Most birds crossed over the Himalaya by the Karakoram range at over 6,500 m above sea level. Many even flew by the K2 peak – the second-highest in the world. However, the researchers found that three kites travelled even further west, through eastern Pakistan, Afghanistan, Tajikistan and Kyrgyzstan, to reach the same destination.
The researchers have reasoned that the birds took this somewhat circuitous route to avoid harsh weather and for the favourable winds. The paper describing their study noted that the south-westerly winds could displace the birds farther east. So if they had chosen to cross the Himalaya directly, along the shortest route, they might have been forced to fly continuously over mountain ranges and desert for about 1,500-2,000 km.
The researchers also recorded the spread of the breeding area and the region where black-eared kites spent the winter. Those birds that spent their post-breeding season in and around Delhi restricted themselves to a smaller area, mostly in the vicinity of rubbish dumps, abattoirs, slaughterhouses and other animal-processing facilities. But during the breeding period, they spread out over a much larger region, including over diverse habitats like farmlands, semi-arid areas and marshlands.
Curiously, the birds didn’t necessarily visit the same place every year to breed. One of the kites that the researchers had tracked for two consecutive breeding periods went to north-western China in the first year but moved about 1,100 km away, to south-central Russia, the next.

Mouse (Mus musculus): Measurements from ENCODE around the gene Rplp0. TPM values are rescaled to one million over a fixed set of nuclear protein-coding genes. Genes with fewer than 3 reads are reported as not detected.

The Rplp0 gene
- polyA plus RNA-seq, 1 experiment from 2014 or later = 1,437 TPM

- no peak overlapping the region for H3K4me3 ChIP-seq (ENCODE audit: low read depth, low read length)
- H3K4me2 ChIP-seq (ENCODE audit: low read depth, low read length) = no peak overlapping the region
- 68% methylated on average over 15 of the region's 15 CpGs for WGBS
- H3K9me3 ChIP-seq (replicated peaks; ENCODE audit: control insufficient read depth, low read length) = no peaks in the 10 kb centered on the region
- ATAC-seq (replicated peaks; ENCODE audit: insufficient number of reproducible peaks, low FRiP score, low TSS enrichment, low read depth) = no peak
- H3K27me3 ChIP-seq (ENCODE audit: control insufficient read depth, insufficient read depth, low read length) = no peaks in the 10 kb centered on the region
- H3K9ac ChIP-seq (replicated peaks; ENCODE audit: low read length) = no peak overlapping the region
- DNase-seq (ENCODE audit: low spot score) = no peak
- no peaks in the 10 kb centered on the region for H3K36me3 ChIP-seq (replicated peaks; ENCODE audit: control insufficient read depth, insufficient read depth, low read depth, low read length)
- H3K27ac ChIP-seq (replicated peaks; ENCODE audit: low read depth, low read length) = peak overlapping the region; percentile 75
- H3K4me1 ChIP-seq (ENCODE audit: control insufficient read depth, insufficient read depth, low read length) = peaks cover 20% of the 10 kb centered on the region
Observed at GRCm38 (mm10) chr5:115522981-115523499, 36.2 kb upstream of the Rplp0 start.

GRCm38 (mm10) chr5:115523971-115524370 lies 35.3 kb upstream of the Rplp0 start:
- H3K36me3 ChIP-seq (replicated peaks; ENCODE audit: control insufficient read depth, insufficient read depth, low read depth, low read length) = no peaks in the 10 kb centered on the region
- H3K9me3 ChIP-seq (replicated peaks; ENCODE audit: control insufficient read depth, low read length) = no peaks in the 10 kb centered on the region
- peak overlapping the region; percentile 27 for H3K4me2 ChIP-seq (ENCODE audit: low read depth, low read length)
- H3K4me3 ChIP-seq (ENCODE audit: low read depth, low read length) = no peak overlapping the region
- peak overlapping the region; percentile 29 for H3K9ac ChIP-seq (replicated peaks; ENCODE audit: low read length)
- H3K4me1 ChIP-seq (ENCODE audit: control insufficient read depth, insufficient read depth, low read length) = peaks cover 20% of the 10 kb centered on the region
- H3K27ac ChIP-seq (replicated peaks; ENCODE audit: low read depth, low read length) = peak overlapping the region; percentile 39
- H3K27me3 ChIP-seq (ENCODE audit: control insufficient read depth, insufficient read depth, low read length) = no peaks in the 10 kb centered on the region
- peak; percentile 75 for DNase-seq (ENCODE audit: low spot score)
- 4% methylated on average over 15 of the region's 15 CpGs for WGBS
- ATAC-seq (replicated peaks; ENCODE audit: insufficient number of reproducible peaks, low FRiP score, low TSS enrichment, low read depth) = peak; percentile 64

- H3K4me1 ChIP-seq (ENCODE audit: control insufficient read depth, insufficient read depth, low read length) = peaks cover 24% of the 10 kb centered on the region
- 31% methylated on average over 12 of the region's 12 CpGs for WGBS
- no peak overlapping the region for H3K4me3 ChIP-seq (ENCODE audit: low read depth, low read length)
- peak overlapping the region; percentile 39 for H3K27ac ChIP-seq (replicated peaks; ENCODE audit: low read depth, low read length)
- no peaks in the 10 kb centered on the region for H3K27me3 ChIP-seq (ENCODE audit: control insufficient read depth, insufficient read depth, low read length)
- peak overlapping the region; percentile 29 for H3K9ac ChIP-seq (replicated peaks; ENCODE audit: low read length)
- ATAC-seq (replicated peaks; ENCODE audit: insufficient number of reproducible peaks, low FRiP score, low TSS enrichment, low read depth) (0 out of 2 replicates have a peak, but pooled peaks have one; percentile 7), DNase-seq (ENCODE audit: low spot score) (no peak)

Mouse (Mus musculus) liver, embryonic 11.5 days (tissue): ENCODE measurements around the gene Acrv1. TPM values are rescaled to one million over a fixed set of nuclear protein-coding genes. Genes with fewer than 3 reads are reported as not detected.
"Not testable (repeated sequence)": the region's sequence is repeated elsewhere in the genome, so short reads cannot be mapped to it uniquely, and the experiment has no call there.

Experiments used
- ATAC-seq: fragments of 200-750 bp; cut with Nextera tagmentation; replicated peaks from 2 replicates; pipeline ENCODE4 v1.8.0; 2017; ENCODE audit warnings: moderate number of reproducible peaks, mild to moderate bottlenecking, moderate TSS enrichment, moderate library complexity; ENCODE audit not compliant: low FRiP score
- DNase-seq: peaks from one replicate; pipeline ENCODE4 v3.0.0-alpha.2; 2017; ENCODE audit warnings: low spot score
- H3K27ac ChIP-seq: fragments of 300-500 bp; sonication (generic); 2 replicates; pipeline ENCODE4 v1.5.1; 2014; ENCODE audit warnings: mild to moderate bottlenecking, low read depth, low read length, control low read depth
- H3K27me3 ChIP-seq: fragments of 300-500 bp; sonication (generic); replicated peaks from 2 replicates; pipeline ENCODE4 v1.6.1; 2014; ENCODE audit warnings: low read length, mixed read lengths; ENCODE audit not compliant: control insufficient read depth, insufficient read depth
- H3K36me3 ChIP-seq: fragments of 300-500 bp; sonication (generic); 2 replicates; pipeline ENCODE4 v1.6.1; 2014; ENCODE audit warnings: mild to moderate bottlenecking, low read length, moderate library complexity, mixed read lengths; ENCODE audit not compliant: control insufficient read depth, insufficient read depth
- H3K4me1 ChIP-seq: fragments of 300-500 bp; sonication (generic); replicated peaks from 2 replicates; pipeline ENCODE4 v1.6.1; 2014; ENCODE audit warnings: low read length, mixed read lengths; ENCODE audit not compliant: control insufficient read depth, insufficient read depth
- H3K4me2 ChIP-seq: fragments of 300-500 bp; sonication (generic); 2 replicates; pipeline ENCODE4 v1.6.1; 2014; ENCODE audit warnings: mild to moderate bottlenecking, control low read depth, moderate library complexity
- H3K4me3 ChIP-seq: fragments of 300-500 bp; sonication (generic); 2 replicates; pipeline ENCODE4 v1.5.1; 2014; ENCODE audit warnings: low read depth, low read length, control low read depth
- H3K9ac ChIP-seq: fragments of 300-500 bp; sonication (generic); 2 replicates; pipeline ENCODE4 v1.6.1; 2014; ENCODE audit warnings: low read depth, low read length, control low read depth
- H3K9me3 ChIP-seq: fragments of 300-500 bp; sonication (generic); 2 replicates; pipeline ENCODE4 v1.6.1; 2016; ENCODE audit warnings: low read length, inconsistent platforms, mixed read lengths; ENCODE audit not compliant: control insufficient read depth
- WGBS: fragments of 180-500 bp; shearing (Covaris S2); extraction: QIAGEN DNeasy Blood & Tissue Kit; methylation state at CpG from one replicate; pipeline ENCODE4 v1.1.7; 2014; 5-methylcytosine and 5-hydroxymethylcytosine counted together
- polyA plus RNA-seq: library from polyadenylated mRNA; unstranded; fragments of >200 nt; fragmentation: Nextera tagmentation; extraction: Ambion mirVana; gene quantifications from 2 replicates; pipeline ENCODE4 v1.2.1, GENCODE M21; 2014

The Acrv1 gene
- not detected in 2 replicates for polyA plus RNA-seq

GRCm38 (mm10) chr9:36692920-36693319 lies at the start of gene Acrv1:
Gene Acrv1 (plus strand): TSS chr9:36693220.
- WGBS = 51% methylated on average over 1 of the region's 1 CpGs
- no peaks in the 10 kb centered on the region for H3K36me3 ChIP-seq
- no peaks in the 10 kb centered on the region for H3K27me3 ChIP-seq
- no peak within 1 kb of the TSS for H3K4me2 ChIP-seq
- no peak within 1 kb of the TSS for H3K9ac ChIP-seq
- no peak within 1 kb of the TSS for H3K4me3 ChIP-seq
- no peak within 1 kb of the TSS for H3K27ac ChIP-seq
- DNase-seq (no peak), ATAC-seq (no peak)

Knowing these migration patterns and ‘pitstop’ spots are crucial to conserve the species and their habitats. On a more local level, Leshem, of Tel Aviv University, said that since soaring birds use thermal currents for migration, they follow fixed paths and relatively fixed times – which poachers could anticipate. As an easy alternative, he suggested that this study and others like it could help identify such potentially problematic areas and turn them into unlikely bird-tourism, along the lines of one in the strait of Bosporus in Turkey and at Batumi in Georgia.
Rajah Jayapal, a senior principal scientist at the Salim Ali Centre for Ornithology and Natural History, Coimbatore, even singled out songbirds like the Blyth’s reed warbler, the booted warbler, the Sykes’s warbler, the greenish Warbler and the rosy starling, which breed across northern Eurasia and migrate to the Indian subcontinent in winter.
But speaking more broadly, Jayapal said the study was significant for revealing the importance of the Karakoram and other mountain-passes in the Western Himalaya as migratory passages for transcontinental migrants. “This study has given an enormous thrust to our understanding of the conservation value of the Central Asian Flyway, an underrated region for bird migration, and has brought forth key conservation issues that currently threaten the fragile Himalayan ecosystem,” he said.